We have limited jurisdiction to hear interlocutory appeals of denials of qualified immunity. Our jurisdiction is limited to reviewing denials of summary judgment based on qualified immunity when we are "present[ed with] neat abstract issues of law." Clanton v. Cooper, 129 F.3d 1147, 1153 (10th Cir. 1997) (internal quotations omitted). We lack jurisdiction to review a denial of summary judgment based on qualified immunity if the claim on appeal is based on disputed facts. See Johnson v. Jones, 515 U.S. 304, 307 (1995).
Because the issues raised on appeal do not rely on disputed facts, we have jurisdiction to decide this appeal. Furthermore, the fact that the Defendants are private entities does not prevent us from hearing this interlocutory appeal. See DeVargas v. Mason & Hanger-Silas Mason Co., Inc., 844 F.2d 714, 717 (10th Cir. 1988) (holding "that private parties acting pursuant to contractual duties may bring interlocutory appeals from the denial of qualified immunity").(3)
Having determined that we have jurisdiction to hear this appeal, we now review de novo the District Court's determination that the Defendants cannot assert qualified immunity. See Bisbee v. Bey, 39 F.3d 1096, 10991100 (10th Cir. 1994).
The District Court held that "qualified immunity only potentially shields Mr. Johnson, not Sunflower, from liability in this case." Rosewood Servs., 2003 WL 22090897 at *21. The court cited cases stating that qualified immunity protected "government officials" and reasoned that when applied to private defendants, qualified immunity must only apply to individuals and not corporations. Id. (citing Harlow v. Fitzgerald, 457 U.S. 800, 818 (1982); Baptiste v. J.C. Penny Co., 147 F.3d 1252, 1255 (10th Cir. 1998)). The District Court's conclusion, however, is contrary to existing Circuit precedent.
In DeVargas, this Court stated that "[i]n the area of § 1983 immunities, the critical distinction is not between employer and individual defendants, but between defendants that are governmental bodies and other defendants." 844 F.2d at 723. We further observed that the reasons for extending qualified immunity beyond government officials "apply equally to all private defendants acting pursuant to contract, whether individuals or corporations." Id. Consequently, we held that "when private parties act pursuant to contractual duties and perform governmental functions, they can claim qualified immunity. That a private party defendant is a corporation should not change this result." Id.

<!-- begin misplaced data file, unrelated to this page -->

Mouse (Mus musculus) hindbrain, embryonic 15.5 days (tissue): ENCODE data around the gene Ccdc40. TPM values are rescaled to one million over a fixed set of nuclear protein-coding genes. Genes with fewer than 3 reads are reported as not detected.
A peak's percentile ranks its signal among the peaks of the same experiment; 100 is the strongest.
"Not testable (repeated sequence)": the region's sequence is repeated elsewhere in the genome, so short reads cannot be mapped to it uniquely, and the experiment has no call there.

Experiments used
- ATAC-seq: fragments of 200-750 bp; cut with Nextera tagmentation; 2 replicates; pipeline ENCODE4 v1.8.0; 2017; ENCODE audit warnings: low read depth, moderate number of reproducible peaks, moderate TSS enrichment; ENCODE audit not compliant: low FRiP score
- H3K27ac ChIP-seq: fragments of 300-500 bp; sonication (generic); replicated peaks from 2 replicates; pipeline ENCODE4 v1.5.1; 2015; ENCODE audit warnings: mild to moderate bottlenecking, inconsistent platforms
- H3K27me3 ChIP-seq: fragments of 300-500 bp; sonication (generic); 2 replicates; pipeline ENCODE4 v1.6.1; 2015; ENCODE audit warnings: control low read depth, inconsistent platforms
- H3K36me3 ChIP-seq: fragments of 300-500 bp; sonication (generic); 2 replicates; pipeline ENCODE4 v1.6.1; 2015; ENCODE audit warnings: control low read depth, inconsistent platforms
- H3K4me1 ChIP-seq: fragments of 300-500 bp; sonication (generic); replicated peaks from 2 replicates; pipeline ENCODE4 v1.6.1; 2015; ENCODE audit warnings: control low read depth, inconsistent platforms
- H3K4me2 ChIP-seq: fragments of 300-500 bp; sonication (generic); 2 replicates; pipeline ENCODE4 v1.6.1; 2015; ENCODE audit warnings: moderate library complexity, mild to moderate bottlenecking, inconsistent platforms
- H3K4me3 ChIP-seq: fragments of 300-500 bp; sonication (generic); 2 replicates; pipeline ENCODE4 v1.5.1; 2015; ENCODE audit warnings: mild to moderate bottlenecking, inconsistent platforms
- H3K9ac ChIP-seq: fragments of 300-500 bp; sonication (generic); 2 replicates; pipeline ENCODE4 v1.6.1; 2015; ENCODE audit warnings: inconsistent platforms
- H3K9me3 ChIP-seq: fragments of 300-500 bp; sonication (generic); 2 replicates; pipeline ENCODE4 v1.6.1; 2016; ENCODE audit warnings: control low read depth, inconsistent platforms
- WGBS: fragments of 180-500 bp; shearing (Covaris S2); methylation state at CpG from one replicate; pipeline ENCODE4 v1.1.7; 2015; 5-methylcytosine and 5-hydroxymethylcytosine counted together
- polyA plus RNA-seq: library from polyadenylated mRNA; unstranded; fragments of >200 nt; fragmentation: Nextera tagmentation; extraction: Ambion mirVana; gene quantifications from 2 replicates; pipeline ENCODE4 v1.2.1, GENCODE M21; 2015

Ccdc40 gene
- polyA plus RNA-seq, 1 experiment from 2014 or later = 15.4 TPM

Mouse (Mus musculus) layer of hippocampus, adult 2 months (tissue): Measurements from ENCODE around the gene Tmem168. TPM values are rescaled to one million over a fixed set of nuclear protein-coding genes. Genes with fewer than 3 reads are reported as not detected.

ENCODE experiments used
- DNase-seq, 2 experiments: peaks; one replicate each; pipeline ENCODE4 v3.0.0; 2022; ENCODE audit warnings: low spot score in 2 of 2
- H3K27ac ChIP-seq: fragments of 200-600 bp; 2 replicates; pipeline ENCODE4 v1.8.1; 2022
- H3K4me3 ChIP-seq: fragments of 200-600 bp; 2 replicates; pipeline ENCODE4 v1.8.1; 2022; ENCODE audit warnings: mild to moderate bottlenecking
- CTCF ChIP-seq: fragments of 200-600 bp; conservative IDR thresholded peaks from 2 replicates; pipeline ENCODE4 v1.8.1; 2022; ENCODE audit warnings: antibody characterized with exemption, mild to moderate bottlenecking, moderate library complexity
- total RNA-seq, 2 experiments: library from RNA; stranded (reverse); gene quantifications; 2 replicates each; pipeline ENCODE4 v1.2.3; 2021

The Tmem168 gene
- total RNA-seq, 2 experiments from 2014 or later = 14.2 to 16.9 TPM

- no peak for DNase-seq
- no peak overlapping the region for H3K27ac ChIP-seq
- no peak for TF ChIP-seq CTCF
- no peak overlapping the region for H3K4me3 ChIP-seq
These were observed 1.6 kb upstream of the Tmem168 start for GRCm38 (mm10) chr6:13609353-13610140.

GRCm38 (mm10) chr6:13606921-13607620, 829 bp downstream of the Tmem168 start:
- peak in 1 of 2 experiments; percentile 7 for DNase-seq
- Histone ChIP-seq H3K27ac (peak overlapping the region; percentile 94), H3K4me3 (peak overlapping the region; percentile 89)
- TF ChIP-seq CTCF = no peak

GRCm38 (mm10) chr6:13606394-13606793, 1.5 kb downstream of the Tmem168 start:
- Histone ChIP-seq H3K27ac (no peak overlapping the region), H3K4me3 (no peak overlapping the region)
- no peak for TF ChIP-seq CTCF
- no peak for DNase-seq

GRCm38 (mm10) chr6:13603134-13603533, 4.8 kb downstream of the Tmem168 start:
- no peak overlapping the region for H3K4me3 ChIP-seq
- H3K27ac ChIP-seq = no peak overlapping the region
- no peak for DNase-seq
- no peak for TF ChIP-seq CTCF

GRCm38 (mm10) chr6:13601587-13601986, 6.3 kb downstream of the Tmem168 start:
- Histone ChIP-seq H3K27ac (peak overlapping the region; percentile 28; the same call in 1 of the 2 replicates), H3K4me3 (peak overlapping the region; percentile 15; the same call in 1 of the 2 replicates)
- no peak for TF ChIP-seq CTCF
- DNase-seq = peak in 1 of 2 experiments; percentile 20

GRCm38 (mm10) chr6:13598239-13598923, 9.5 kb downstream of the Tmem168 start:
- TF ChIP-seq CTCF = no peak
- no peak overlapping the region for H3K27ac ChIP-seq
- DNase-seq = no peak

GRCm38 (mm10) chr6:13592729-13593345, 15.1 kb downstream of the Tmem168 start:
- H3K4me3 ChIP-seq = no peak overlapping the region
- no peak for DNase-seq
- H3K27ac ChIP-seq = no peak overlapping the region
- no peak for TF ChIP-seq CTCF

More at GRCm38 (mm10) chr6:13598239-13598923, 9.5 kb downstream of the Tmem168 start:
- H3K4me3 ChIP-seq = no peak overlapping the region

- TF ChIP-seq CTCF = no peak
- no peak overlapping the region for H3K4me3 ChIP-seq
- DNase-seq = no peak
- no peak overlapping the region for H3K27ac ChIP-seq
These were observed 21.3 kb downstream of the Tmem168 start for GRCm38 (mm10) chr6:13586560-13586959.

Under DeVargas, then, the fact that Sunflower is a corporation does not preclude it from arguing that it is entitled to assert qualified immunity. We therefore hold that there is no bar against a private corporation claiming qualified immunity.
On appeal, the Defendants do not distinguish between Sunflower as a corporate entity and Mr. Johnson in his individual capacity in arguing that public policy concerns warrant permitting them to assert qualified immunity. As such, we consider the arguments for qualified immunity as applying to both Defendants. The Defendants provide two grounds to support the notion that they can assert qualified immunity: (1) Qualified immunity may be asserted because Sunflower is substantially overseen by SRS; and (2) Policy considerations warrant extending qualified immunity to them. These arguments must be addressed in light of the Supreme Court's most recent decision on whether private parties can assert qualified immunity, Richardson v. McKnight, 521 U.S. 399 (1997).